Front page article on the Advent Conspiracy today. Nice to see them getting some good press. But it did make me wonder. Would Jesus have run a Black Friday church service to combat consumerism, or would he, like Rev Billy, have shown up at Macy's at 5 a.m. and conducted a little street theater? Just a question.
Bill Talen, aka Rev. Billy of the Church of Stop Shopping, will be in town in the flesh on Black Friday and Saturday. I have to guess he might attempt some street theater at the Mall of America, but if you want to see him outside that particular temple, he'll be at the Riverview Theater on Saturday morning in conjunction with a showing of What Would Jesus Buy? (which I saw and blogged about a couple years ago).
If you need a little reinforcement against the "shopping must save us" gospel being preached by the pundits this year, maybe we'll see you there. And really, he's pretty fun.
Today our mail carrier brought both our church's stewardship letter and pledge card as well as the new issue of the Atlantic monthly bearing the headline, "Did Christianity Cause the Crash?" How very helpful.
The article, of course, is more nuanced than the headline. It's a reasonably thoughtful piece about the prosperity gospel which refuses to lump all megachurches or all evangelicals together. But it's precisely this kind of cover that gives "the media" a bad name. How would the folks at the Atlantic like it if we published an article about "journalists" which was really only about Fox?
Somewhere in the former DDR's files there's a note about an American student whose passport was stolen in Jena about 6 months before the wall came down, and probably my picture, taken by a disgruntled photographer working late on a Saturday afternoon so I could get a new ID and go back across the border with my fellow exchange students. The inside of the East German police station in Erfurt was as dismal a place as I have ever been.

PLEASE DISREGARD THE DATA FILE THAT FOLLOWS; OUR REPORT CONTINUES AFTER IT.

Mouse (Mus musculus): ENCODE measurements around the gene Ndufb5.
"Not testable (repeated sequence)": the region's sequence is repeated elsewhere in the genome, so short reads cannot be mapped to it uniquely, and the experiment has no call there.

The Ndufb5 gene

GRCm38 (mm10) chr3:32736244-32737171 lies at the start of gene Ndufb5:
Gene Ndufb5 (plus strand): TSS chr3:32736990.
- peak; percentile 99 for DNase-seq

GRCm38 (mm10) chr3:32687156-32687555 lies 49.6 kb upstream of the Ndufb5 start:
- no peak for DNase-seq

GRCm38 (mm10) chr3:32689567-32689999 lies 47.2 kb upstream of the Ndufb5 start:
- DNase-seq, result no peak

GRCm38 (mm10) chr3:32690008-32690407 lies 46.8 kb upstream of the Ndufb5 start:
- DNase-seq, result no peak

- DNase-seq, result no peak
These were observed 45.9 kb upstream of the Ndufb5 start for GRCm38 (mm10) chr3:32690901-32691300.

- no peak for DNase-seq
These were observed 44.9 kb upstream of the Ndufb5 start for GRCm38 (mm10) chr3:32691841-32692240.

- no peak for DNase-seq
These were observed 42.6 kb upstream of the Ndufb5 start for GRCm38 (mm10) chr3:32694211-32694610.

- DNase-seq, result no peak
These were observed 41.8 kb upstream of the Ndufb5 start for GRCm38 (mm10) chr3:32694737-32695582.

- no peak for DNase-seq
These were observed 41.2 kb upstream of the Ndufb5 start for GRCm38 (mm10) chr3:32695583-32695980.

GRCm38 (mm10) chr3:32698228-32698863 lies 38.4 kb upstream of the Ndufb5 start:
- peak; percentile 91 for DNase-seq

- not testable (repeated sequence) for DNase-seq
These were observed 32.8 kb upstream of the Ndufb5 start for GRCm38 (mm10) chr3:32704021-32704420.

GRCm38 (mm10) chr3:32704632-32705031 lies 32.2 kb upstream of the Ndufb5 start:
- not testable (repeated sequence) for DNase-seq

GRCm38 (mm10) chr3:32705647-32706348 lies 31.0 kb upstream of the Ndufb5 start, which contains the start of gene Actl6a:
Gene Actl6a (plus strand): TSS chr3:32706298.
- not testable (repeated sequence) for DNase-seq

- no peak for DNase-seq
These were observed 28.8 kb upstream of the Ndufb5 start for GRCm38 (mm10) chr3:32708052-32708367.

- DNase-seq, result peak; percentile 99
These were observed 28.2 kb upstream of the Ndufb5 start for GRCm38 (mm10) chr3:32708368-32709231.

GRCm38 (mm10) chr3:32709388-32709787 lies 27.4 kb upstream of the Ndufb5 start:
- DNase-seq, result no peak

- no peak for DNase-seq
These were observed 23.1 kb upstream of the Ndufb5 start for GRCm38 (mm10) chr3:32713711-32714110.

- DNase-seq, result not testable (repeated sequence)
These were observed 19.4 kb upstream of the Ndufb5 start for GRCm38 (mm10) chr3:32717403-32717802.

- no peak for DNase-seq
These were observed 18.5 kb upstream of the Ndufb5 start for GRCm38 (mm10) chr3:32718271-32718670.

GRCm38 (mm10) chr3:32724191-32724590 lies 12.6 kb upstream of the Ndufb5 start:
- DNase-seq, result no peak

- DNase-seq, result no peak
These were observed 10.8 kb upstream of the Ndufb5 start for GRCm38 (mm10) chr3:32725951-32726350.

That was June 1989, and you would never have known what was coming. I completely believe that November 9 was like that scene in The Lives of Others, when one guy listening to the radio turns to the others and says, "The wall is open," and they all simply stop steaming envelopes and walk away from their Stasi jobs.
So, if you're wondering how to celebrate 20 years of the Berlin wall coming down, here are three great movies (all German):
1. The Lives of Others, for a heat-wrenching, all too real version of the oppression that was endured
2. Good-bye Lenin, for a funny and also quite poignant view of the generation gap produced by how fast the changes came
3. And, though I don't believe it was ever released in the U. S., an East German film from the late 80's entitled Einer Trage des Anderen Last -- Bear One Anothers' Burdens -- about a devout Communist and a young Lutheran pastor whose lives intersect in a tuberculosis sanitorium. It was simply a beautiful film.
There's been a fair amount of weeping at ECLC lately. It's not that we've had any particularly unusual tragedies, although All Saints Day does have a way of bringing up all our buried grief as we gather around the altar. (Including mine -- I was blindsided by a wave of tears in the middle of serving communion that day.)
No, these tears are mostly a sign, I think, of genuine testimony going on. This year when we confirmed a couple young women, we tried out a new format of prayer journey which involved members giving testimony to what the word and sacraments mean to them, followed by their own parents speaking blessings over them. And then on Sundays we've had members talking about their stewardship, which has turned into some powerful faith statements. A couple of these folk have choked up as they talked about the people who have taught them generosity over the years.
I'm not saying that tears guarantee authenticity or should be a litmus test for anything . In the hands of "professionals" a focus on emotion is downright dangerous (think Jimmy Swaggart. . .). But most people are afraid of public speaking, and even more afraid that they would weep in front of others. I think these tears we've seen lately are a good sign, a signal that we are getting to the very heart of our faith when we take the risk of sharing it in this way. We middle-class folk are so fixated, sometimes, on "keeping it together," but God just pours out through the cracks when we are willing to fall apart.